ProFootballTalk – At a time when all the top incoming rookies are picking their agents, former Oklahoma quarterback Baker Mayfield’s choice may be none of the above.
Via Liz Mullen of SportsBusiness Daily, the Heisman winner currently is trying to decide whether to hire an agent, and he possibly won’t.
This story flew sort of under the radar yesterday (as opposed to the subject of the story, who often flies too close to the sun, buh dun bshhh). Baker Mayfield, Heisman Trophy winner and hell-spawn amalgamation of Johnny Football and Phillip Rivers, may not sign with an agent. I know there are a number of NFL veterans out there that don’t work with an agent for reasons unto themselves, Russell Okung being possibly the biggest name among them, but a rookie flying solo is rare. The closest thing that comes to mind is when Ricky Williams allowed Master P to represent him in his rookie contract negotiations. It breaks my heart knowing I’m so old that a lot of people reading this have zero clue what that last sentence meant, or how bad of an idea it was both from the jump and upon seeing how said negotiations played out for Williams. Hint: It is often referred to as the worst deal for a player of all time. Baker Mayfield choosing to sign with no agent rather than a rapper is a little better than that arrangement but is still problematic for a couple of reasons.
I think the first thing of importance to note is that for rookies, which Baker Mayfield will be for approximately one year, an agent’s job can be seen from a high-level as administrative. They represent their client in the truest sense of the word – taking the calls and preparing the documents a professional athlete doesn’t want to deal with. This is because as of a couple years ago the NFL introduced a rookie wage scale that basically writes rookie deals themselves. With that said, a good agent can affect the rookie deal of a first round pick, which Mayfield very well may be, in a positive manner to some extent, exploiting what little wiggle room there is in terms of guaranteed money, etc. However, barring things like catastrophic injury, most of the money in rookie deals is what it is, and up to the player himself to earn.
The first of what I see as two major problems with Baker Mayfield not signing with an agent is the fact that, as I previously mentioned and as is widely known, you are a rookie for one year. Mayfield is entering the draft at the position of Quarterback, the most important position on a football field, and hopefully of the Franchise Quarterback variety as well. So, if all goes well and the Franchise Quarterback performs satisfactorily, on top of having bountiful endorsements to work out thanks to the player being the face of a franchise, a good agent could get to work pretty much right away on putting a bug in the team’s ear regarding an extension for more money over more years. Now, these extensions are rarely given before the 3rd year for 4 year rookie deals or the 4th year for 5 year deals, but the conversations could at least start taking place right? Will Baker Mayfield be taking time out of his, you know, professional football player schedule during week 3 of his 2nd year to discuss the future? Will his team really love him having to do that? That’s probably a no to both and thus bad business strategy for #6.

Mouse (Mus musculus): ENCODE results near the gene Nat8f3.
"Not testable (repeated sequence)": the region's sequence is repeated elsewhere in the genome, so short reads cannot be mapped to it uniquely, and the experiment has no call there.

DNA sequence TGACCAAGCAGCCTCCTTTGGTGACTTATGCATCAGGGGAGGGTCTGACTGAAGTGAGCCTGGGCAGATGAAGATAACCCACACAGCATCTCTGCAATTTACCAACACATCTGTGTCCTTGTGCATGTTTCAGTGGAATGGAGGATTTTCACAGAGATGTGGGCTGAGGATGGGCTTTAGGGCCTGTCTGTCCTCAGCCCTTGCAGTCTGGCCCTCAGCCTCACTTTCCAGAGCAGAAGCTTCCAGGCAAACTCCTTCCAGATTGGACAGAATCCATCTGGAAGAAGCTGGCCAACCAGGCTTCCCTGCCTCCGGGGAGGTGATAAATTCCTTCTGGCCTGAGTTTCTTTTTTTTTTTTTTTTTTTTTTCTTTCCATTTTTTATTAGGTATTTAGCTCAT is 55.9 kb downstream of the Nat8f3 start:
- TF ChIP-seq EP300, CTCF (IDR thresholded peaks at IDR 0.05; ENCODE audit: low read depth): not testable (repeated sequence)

The 2nd, and definitely bigger problem for Baker Mayfield here, is that not signing with a professional agent, as every other rookie does and is advised to do, does not show, well, at least not emphatically good decision making in terms of the non-football playing part of his life. Poor decision making in terms of the non-football playing part of his life is sort of a major red flag in Mayfield’s file, really the most major one actually, so this really could bode poorly for his draft stock. To recap, he left Texas Tech due to a “miscommunication with coaches,” tried to drunkenly practice the 40 yard dash away from a cop, to no avail, and was booked for a drunk and disorderly thereafter, and then, in a passionate moment after throwing a TD against Kansas earlier this season, tugged at his crotch area and offered the Kansas sideline the opportunity to perform acts on said area. To decide that the fate of the millions of dollars coming his way would be best left to himself, Baker Mayfield, can arguably be seen as a not so great decision, which, given his height and perceived not-superior arm strength (I think that part is bullshit but w.e), he can’t afford going into the draft.
Agents serve their clients. There are no two ways around that. They are there for the athlete and the athlete is the boss. I know it probably chaps a lot of athlete’s asses that their agent takes 10% of the money the he/she earns from ravaging their body, but as a wise man once said, it’s the way of the road, Bubs. To that end, Baker Mayfield should, if nothing else, hire a mouthpiece, a certified NFLPA agent in a $1,000.00 dollar suit, to just “be his agent” under the conditions that Baker Mayfield is his own man. We already know that after all.